Peter Radford has a good post over at the Real World Economic Review.
Excerpts (bold emphasis mine):
For a long time after World War II, up through the late 1970′s at least, there was an unwritten but clear ‘social contract’ operating in the US. Originally this was driven by the benevolence felt towards those returning GI’s from WWII, but then it became generally accepted. The deal was that big business was free to innovate and make profits as long as workers shared fully in the productivity surge that innovation would create. So even as technology threatened some jobs the overall workforce benefitted from rising wages and those who became unemployed were protected by things like unemployment assistance and the other aspects of the New Deal, and could find their way back into the workforce quickly because the economy was relatively dynamic.
This dynamism was not a function of the devastation of America’s competitors – they were also our markets – but was more a function of a positive feedback loop within the economy. Rising wages fed demand, which fed profits, which created opportunities for business, new jobs and boosted demand. The economy rumbled forward on a self-sustaining path as long as neither wages nor profits crowded out the other.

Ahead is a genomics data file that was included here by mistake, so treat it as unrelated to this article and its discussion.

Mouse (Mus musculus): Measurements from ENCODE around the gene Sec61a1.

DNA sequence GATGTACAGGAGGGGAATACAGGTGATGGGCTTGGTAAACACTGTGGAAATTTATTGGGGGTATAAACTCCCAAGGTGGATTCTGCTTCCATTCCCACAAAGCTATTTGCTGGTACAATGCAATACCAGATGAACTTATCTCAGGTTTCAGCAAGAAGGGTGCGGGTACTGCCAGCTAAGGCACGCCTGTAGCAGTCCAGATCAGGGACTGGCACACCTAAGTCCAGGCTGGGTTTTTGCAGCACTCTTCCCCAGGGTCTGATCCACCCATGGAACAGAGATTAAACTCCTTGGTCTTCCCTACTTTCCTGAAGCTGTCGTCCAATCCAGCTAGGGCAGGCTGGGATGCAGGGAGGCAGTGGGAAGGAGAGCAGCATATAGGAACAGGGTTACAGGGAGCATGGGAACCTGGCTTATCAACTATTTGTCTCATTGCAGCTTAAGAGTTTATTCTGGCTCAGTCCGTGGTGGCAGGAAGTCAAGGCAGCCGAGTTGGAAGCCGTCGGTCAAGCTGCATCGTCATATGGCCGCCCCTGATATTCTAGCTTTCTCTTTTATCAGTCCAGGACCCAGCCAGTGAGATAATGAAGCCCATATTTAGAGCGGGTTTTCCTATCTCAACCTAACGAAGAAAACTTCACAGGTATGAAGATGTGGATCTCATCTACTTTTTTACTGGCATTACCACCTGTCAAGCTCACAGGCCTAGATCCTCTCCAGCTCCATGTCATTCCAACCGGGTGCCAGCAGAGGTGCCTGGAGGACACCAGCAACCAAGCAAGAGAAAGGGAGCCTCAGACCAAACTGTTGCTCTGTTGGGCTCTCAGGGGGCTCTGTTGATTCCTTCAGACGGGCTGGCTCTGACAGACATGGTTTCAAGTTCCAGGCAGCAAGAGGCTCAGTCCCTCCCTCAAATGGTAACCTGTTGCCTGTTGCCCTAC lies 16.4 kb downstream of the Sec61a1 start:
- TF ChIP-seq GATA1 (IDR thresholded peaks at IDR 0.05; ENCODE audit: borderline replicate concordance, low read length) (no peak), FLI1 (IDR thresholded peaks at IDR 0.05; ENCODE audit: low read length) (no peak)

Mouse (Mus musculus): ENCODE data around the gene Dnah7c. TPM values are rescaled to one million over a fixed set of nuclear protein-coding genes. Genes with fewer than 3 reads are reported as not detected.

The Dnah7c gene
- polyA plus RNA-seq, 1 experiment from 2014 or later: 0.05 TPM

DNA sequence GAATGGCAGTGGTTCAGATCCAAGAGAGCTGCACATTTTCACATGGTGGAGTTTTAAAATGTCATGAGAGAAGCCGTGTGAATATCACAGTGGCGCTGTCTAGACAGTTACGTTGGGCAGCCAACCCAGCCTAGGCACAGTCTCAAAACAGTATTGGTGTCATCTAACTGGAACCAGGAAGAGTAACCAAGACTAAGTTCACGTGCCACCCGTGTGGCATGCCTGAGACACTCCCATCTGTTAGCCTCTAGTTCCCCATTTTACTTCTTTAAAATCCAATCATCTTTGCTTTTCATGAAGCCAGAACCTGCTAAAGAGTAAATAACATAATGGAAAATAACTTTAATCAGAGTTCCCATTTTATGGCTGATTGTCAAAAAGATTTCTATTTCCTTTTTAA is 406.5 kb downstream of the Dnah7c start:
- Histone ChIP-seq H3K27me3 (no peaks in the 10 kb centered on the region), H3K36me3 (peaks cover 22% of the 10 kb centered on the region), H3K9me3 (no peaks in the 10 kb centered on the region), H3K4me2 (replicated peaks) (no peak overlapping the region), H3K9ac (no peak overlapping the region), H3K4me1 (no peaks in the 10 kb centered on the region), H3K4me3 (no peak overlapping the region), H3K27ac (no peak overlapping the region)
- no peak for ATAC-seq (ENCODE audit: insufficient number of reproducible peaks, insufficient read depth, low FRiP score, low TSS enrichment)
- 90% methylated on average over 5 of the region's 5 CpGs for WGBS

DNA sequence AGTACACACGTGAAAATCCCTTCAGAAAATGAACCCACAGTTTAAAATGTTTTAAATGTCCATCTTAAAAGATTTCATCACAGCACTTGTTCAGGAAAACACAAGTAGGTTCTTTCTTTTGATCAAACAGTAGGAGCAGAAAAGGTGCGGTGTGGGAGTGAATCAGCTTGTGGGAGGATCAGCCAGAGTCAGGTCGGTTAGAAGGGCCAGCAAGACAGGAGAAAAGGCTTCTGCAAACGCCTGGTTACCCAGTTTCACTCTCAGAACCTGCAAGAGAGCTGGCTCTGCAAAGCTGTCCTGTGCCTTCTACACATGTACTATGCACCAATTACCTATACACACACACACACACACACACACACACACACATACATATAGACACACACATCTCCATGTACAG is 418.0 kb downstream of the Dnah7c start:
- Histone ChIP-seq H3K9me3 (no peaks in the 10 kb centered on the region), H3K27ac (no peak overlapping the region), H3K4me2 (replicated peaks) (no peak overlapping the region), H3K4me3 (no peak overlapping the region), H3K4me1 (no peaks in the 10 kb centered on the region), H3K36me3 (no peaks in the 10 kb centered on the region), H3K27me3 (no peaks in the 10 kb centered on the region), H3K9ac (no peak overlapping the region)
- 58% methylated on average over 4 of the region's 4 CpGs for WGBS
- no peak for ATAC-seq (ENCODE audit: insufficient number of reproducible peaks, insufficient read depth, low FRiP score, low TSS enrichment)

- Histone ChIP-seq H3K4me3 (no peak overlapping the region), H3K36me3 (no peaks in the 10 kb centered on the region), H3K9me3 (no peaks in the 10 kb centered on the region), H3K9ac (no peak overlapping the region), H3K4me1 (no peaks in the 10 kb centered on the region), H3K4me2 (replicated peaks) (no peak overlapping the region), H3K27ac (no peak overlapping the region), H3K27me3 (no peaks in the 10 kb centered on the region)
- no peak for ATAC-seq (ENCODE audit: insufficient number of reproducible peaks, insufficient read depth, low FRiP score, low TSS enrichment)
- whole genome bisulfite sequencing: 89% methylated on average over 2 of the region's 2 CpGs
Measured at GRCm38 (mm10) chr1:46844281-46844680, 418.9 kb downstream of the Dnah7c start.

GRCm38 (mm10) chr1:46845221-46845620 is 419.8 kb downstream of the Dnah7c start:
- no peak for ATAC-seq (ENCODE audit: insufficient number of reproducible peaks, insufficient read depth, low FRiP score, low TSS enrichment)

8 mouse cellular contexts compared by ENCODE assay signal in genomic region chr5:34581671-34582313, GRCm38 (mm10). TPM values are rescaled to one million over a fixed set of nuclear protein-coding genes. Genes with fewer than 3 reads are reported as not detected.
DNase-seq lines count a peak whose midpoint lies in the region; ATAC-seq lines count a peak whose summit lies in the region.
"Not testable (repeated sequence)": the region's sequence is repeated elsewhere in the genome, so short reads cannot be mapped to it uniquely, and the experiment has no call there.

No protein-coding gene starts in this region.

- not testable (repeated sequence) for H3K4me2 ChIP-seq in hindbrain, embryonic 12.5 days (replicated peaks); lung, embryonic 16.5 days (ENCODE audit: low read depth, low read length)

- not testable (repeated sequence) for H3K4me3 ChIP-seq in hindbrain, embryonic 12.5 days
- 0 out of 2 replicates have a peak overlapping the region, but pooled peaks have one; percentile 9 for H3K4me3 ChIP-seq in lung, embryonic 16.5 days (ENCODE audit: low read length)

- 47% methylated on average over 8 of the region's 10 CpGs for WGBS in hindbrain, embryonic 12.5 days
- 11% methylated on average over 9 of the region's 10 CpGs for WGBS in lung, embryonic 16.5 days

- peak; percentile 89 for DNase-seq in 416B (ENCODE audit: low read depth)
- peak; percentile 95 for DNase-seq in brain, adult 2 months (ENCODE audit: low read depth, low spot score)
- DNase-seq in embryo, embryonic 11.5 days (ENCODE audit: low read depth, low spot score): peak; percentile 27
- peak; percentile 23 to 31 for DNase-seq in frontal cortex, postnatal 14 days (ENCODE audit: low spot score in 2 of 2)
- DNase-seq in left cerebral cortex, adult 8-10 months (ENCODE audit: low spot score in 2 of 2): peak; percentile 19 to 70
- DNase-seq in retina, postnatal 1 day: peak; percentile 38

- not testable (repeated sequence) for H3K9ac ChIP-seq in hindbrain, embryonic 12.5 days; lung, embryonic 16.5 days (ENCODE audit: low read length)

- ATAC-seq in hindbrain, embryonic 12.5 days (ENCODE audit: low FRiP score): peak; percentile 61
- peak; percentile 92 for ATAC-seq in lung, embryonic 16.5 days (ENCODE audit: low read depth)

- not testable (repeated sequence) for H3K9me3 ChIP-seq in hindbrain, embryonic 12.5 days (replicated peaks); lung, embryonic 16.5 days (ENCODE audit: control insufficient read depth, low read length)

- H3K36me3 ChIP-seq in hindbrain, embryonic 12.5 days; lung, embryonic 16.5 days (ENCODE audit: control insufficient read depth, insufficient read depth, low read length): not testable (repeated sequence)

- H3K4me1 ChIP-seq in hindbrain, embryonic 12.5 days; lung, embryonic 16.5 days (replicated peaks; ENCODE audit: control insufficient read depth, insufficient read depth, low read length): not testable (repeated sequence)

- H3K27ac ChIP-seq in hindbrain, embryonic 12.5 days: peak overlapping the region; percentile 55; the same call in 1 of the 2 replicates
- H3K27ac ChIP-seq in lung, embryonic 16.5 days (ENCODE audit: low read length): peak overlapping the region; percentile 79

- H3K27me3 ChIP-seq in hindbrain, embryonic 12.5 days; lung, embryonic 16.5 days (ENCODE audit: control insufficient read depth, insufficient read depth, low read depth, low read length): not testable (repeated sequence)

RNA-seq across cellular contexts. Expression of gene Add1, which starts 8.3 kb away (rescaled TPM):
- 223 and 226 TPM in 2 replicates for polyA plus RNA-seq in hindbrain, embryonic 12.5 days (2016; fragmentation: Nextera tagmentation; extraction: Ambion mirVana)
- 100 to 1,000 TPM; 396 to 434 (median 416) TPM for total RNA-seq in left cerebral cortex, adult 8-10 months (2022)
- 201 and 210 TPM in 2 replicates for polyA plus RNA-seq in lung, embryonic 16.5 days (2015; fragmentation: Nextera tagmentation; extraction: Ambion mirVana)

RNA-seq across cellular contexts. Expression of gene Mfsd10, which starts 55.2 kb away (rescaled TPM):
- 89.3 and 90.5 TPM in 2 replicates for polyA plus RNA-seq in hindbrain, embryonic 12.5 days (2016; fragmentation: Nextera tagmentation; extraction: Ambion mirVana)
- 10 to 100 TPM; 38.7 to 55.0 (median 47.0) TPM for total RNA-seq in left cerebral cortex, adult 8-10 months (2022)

This was neither a worker’s paradise nor a capitalist’s dream. It was a compromise.
But this mutually-beneficial contract broke down, in large part due to Reaganism, as Radford explains:
Just as the Republicans have waged war on big government by attempting to ‘starve the beast’, thus robbing government of the funds to address social issues. So too has business starved another beast: the middle class. By hammering wages and by squeezing employment in order to boost profit the business community has eroded the very machine upon which it thrives. It has robbed the workforce of the funds needed to propel business forward. It has dampened demand. It has starved itself.
To get back on track we need to return to that post-war social contract. We need to abandon Reaganism. We need to put business back into a box.
Read the full article here: “Robots don’t buy stuff”
The following graph vividly illustrates the way in which worker real wages no longer tracked productivity starting in the late 1970s. Thereafter, the economic benefit of increased productivity accrued disproportionately to the 1%.